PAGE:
Independent Institute Research Fellow Edward Lopéz, Associate Professor of Law and Economics at San Jose State University and editor of the new Institute book The Pursuit of Justice, talks with Institute President David Theroux about the faulty incentives at the heart of government legal failures and whether market-based alternatives can provide viable solutions to the serious problems caused by the bureaucratization and politicization of the law.
In June 2008 the U.S. Supreme Court handed down a landmark ruling on the Second Amendment individual right to keep and bear arms with its Heller v. District of Columbia decision. Two years later, in June 2010, a second historic decision squeezed through the highest court in the land.
Originally aired on 12/28/09 on CNNs Anderson Cooper 360. Charles Peña, Senior Fellow at the Independent Institute, provides perspective on the fairness and effectiveness of the new TSA security measures implemented after the attempted bombing on Christmas day.
The Second Amendments right to keep and bear arms has been among the most controversialand least understoodrights guaranteed by the U.S. Constitution. Did the Founders intend to safeguard an individual right or a collective right?
Each year, the U.S. government spends over $30 billion on the drug war and arrests more than 1.5 million people on drug-related charges. Currently more than 318,000 people are behind bars in the U.S. for drug violationsmore than the number of people incarcer-ated for all crimes in the United Kingdom, France, Germany, Italy, and Spain combined. Have current drug laws deterred drug abuse and reduced crime? What are the real costs of this countrys war on drugs? Is there a link between the homicide rate and the amount of resources given to drug prohibition? Please join us as Boston University economist Jeffrey Miron (author of the major new book, Drug War Crimes) and former San Jose police chief, Joseph McNamara, examine these questions and explore real alternatives to Americas War on Drugs.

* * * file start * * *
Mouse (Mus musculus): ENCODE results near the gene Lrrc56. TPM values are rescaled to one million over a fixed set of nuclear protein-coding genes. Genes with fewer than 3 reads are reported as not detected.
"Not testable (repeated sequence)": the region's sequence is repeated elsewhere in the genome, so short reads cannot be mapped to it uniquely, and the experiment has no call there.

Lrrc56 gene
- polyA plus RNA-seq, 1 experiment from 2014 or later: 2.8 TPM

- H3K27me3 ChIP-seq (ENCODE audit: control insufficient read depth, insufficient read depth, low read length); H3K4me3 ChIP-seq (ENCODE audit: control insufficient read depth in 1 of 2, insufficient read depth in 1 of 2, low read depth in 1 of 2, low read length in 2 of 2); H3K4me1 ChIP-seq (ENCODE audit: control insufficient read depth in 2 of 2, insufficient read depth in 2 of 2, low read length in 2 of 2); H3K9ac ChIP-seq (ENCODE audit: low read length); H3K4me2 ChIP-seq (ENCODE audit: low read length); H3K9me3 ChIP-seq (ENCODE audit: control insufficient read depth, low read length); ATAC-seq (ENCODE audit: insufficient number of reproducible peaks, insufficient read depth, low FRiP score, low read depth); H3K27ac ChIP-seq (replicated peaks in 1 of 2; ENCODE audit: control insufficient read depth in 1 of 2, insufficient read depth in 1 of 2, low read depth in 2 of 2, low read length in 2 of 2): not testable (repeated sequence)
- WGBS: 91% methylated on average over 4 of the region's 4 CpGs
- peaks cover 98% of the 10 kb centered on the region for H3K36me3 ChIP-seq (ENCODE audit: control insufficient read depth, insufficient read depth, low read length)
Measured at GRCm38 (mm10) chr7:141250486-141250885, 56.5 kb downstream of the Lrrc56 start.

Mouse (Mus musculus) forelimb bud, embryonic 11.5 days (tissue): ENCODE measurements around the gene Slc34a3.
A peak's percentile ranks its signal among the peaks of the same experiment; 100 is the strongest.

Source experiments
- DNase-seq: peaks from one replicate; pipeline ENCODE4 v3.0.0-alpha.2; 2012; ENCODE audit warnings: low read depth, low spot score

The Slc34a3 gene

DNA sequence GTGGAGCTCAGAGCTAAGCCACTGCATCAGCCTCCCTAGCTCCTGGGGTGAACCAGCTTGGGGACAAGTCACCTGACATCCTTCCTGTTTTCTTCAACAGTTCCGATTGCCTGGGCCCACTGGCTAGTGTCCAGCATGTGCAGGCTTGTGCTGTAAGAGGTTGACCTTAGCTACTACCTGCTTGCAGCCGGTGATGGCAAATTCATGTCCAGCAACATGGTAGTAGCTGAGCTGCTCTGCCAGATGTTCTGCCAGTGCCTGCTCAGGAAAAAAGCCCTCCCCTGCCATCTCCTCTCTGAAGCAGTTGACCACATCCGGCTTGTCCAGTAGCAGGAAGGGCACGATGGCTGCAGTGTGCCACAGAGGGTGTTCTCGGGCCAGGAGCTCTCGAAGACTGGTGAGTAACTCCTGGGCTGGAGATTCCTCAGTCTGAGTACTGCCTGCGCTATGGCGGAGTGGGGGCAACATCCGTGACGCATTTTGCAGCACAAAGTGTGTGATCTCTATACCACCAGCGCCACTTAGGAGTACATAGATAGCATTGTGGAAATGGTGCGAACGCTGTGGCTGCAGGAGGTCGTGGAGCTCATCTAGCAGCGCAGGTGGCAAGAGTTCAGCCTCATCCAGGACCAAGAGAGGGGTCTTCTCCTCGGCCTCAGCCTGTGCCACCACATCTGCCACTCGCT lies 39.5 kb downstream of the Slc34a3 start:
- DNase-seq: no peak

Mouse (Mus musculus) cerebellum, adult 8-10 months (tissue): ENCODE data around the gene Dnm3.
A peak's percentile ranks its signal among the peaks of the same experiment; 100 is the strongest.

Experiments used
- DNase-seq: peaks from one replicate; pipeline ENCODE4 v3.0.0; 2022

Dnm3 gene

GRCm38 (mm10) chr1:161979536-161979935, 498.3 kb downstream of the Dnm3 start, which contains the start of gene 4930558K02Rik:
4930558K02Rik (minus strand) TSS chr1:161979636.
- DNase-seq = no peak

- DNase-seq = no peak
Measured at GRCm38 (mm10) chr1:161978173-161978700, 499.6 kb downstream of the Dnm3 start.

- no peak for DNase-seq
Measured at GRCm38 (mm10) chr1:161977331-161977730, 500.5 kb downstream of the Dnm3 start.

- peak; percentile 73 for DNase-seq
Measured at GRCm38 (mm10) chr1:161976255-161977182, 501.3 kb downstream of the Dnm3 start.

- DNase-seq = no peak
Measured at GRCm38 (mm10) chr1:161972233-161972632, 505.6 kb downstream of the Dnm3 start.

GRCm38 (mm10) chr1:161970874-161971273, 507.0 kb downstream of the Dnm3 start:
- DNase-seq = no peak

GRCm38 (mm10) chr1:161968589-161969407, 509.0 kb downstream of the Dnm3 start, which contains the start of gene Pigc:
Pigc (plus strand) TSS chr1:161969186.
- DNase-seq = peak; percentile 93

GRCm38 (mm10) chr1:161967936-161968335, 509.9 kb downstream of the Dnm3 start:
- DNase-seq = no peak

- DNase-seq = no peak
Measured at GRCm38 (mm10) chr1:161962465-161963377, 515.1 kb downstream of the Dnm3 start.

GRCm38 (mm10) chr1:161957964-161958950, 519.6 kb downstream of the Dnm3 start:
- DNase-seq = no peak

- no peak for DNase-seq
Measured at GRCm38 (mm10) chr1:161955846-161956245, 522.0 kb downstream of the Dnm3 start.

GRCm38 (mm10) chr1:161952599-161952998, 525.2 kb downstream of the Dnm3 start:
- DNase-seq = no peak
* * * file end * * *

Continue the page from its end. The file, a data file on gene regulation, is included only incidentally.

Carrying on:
Jeffrey A. Miron
Boston University Professor of Economics and author of the new book, Drug War Crimes: The Consequences of Prohibition. His articles on Drug Policy have appeared in Social Research, Boston Globe and the London Observer. He received his Ph. D. in economics from the Massachusetts Institute of Technology.
Joseph D. McNamara
Research Fellow, Hoover Institution. Former Chief of Police, San Jose, CA and Kansas City, MO. He has published articles in the New York Times, the Los Angeles Times, the Wall Street Journal, the Washington Post, and other publications. He has been a commentator for NPR and has appeared on Meet the Press, Good Morning America, Sixty Minutes, and other programs.
Ethan A. Nadelmann
Founder and Executive Director of the Drug Policy Alliance, the leading organization in the United States promoting alternatives to the War on Drugs. Dr. Nadelmann received his Ph.D. and J.D. from Harvard University and a Masters degree in International Relations from the London School of Economics. His speaking and writings on drug policy have attracted international attention and appeared in Science, American Heritage, National Review, and others.